Uber Eats has been growing faster than any other arm of Uber’s services, as the company revealed in its April IPO. Part of that growth – $7.9 billion in 2018 sales and 91 million monthly active users – is driven by their aggressively innovative Uber Eats food delivery service. With their new ‘dine-in’ feature, customers can now order and pay for their food in advance, then arrive at the restaurant when their food is ready to be served.
Uber Eats identified the fact that customers now expect convenience with everything they purchase. Now, they are capitalizing on the gap between the convenience customers want, and the lack of it when it comes to dining in.
What does this mean for restaurants?
Restaurants can bank on the fact that Uber has already performed the market research. Like delivery, eating out at a restaurant is all about convenience and a great customer experience.
Uber validated the assumption that while consumers still want to dine at their favorite restaurants, they want more options around it.
At the same time, It’s impossible to ignore the fact that Uber Eats is now targeting restaurants’ regular dine-in customers, not just their delivery customers. This means that restaurants which receive dine-in orders through Uber Eats need to pay the aggregator 20% more for these orders, not just for delivery orders.
The problem is that not enough restaurants are addressing this expectation for convenience or focusing enough on the customer experience outside the confines of the restaurant. We expect these time-saving options to proliferate among restaurants with their own apps, including McDonald’s, Taco Bell, and Starbucks – but what about everyone else?
The restaurants that can create a convenient as well as enjoyable ordering experience – whether on-premise or remote – are in a prime position to capture market share.
Taking the customer experience home
Uber Eats’ move has made it clear that customers place a high value on the restaurant dining experience – and that dining in is far from dying out. Now that restaurants have that validation, what can they do to sustain their customer relationships and improve the dine-in customer experience when diners aren’t physically in the restaurant?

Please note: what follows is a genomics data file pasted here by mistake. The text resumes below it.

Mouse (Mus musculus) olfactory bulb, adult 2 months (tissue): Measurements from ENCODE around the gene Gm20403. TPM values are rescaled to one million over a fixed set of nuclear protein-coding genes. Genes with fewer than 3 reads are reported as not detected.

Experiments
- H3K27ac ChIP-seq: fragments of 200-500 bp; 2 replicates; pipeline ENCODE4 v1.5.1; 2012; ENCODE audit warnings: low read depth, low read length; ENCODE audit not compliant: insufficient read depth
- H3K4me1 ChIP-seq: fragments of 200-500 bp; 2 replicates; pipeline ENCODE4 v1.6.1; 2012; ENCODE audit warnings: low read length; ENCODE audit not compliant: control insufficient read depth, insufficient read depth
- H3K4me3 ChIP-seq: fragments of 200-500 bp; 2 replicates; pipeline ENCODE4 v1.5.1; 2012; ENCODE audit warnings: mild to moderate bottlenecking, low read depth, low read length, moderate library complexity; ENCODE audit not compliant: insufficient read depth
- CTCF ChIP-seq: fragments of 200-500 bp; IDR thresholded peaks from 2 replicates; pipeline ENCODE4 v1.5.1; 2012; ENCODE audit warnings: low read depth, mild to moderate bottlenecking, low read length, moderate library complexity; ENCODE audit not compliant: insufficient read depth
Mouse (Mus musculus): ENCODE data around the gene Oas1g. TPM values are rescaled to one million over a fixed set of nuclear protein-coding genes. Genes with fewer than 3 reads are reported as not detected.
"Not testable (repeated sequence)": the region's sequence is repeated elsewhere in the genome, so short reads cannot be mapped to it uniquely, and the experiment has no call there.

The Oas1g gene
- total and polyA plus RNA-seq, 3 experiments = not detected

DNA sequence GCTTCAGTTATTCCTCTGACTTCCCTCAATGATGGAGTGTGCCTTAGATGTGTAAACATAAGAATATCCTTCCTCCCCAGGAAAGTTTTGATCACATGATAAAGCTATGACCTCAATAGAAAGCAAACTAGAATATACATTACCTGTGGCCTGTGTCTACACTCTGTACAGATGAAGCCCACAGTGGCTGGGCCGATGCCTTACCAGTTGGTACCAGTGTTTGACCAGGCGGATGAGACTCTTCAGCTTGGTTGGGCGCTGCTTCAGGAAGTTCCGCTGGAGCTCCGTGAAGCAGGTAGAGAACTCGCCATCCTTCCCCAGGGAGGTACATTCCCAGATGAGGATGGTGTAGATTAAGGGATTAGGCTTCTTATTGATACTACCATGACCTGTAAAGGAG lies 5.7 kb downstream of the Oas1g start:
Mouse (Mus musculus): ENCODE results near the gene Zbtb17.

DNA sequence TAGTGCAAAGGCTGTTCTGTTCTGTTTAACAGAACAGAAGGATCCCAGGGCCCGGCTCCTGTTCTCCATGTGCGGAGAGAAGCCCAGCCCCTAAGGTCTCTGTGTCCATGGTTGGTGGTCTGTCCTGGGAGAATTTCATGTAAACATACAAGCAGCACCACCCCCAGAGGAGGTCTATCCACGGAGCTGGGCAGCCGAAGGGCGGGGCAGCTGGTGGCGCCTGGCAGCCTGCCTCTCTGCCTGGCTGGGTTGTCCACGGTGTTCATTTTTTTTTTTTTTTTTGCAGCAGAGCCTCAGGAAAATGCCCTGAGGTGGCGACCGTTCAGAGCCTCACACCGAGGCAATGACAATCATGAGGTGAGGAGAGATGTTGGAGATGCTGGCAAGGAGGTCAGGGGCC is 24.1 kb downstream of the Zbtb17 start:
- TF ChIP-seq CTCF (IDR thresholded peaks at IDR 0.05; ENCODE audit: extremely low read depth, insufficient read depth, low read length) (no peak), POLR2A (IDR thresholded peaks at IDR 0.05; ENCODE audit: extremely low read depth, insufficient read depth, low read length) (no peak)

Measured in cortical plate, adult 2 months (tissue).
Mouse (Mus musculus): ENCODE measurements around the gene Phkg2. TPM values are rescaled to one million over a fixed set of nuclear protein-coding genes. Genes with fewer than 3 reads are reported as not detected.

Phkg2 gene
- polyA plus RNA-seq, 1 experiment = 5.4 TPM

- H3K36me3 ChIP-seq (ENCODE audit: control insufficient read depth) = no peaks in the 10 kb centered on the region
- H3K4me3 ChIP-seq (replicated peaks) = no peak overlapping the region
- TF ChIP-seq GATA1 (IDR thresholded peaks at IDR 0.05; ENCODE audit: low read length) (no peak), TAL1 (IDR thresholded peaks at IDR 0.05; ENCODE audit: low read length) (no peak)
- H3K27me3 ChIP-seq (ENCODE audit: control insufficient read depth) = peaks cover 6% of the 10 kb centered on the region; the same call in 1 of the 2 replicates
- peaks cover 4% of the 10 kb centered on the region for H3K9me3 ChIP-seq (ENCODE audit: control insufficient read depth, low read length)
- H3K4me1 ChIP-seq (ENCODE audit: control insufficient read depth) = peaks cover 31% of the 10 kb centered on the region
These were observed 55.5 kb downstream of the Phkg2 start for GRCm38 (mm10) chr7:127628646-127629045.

Restaurants must find the answer – and fast. Chains which hand over their dine-in orders to an aggregator are losing money and likely weakening their brand value among customers.
Just like Uber Eats is raising the bar for dine-in as well as delivery operations, restaurants need to do the same, investing in digital tools that increase the convenience of dine-in as well as delivery in order to benefit in terms of both their customer retention and their cost structure.
What can restaurants do?
While Uber Eats and other partners can bring in additional business for restaurants, there is much to be said for owning your own customers, both in terms of ensuring they return, and in terms of your ability to market to them. Developing a branded dine-in app gives restaurants the opportunity to offer the same convenience as Uber Eats’ ‘dine-in’ offering, in a way that allows them to own their own data and brand experience.
By using technology that is channel agnostic, restaurants can integrate with aggregators while transferring all customer and order data directly to the restaurant.
For example, delivery orchestration platforms help restaurants not only manage their delivery technology and experiences, but also offer a similar experience and level of convenience to dine-in customers. Those capabilities include restaurant-facing dashboards that support ‘order online, eat in’ flows, as well as in-app messaging that tells customers when their food is ready, and surveys asking users to rate their dining experience.
Let’s be clear: customers still value their relationships with restaurants, and restaurants can get new business from channel providers like Uber Eats. The challenge lies in finding ways to own relationships with your customers in the digital sphere, and offer more convenience while strengthening brand loyalty and retaining customer data.
Restaurant leaders must ask themselves, how can I improve the customer experience and keep the relationship going outside the restaurant?
The answer comes down to technology that assists, rather than replaces, human interactions. It’s not about simply adding capabilities; rather, it’s about the added value that your restaurant offers customers, and the opportunity to bring your brand into the customer’s home.